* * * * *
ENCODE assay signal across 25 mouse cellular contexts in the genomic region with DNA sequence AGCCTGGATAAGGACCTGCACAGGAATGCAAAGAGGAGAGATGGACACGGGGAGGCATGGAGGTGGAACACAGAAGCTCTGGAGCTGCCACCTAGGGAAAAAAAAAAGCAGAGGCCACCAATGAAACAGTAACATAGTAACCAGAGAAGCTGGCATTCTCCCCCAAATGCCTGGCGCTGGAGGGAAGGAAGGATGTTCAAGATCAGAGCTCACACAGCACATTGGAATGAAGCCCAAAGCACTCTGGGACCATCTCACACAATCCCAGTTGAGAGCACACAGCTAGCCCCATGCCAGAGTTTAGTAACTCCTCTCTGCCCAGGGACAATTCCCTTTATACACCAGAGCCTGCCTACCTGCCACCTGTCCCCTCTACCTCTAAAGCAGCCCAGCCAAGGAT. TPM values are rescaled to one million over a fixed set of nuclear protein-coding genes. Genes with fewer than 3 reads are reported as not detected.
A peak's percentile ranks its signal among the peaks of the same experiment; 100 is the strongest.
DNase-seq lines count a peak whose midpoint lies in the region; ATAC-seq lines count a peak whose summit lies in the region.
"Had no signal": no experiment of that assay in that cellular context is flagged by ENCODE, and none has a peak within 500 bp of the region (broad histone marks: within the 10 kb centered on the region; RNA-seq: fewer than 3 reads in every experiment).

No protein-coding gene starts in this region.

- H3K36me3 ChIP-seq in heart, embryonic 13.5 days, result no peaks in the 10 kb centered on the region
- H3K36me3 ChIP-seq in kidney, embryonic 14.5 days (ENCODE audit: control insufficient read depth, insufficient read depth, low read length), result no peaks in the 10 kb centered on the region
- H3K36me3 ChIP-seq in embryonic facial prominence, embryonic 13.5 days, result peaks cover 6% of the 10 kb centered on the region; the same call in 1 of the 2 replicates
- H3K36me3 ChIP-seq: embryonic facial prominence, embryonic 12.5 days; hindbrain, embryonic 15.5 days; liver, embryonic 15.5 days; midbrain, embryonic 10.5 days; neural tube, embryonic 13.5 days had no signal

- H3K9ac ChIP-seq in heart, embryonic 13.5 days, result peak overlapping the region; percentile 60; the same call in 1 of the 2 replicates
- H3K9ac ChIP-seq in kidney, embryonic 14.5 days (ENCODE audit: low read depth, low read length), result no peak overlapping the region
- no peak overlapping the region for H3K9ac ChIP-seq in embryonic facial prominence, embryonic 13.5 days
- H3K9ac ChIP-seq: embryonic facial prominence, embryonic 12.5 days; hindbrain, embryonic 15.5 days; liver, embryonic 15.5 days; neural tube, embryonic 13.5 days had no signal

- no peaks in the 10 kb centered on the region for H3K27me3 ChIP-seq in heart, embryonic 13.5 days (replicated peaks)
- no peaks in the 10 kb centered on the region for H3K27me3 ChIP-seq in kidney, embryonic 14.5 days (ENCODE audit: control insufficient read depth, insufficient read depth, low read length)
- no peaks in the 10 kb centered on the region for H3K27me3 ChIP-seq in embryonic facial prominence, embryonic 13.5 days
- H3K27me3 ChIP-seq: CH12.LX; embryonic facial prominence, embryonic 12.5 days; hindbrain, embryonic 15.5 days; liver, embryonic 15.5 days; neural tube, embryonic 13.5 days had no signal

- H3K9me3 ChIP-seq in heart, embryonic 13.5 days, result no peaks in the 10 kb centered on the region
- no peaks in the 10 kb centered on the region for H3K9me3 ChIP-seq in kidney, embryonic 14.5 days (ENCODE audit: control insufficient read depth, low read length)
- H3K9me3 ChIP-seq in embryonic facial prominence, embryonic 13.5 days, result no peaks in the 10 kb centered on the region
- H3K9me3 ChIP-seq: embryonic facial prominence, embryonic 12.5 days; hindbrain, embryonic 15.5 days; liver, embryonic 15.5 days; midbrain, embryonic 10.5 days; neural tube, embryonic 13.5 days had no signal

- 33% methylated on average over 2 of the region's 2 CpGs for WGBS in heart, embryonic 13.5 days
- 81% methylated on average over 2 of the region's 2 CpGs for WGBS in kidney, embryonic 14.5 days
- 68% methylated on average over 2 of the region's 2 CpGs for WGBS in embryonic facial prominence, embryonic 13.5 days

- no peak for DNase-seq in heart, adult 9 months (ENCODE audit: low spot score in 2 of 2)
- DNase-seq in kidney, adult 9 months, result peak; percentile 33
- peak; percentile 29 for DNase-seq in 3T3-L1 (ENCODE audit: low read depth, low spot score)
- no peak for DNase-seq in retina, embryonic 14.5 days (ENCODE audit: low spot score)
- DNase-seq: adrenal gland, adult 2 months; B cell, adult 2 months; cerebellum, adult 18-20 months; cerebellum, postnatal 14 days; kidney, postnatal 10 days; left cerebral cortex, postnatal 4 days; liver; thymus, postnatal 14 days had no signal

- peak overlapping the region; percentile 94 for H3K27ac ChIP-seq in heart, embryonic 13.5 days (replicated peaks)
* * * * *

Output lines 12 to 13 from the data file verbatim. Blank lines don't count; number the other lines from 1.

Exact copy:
- no peak overlapping the region for H3K9ac ChIP-seq in embryonic facial prominence, embryonic 13.5 days
- H3K9ac ChIP-seq: embryonic facial prominence, embryonic 12.5 days; hindbrain, embryonic 15.5 days; liver, embryonic 15.5 days; neural tube, embryonic 13.5 days had no signal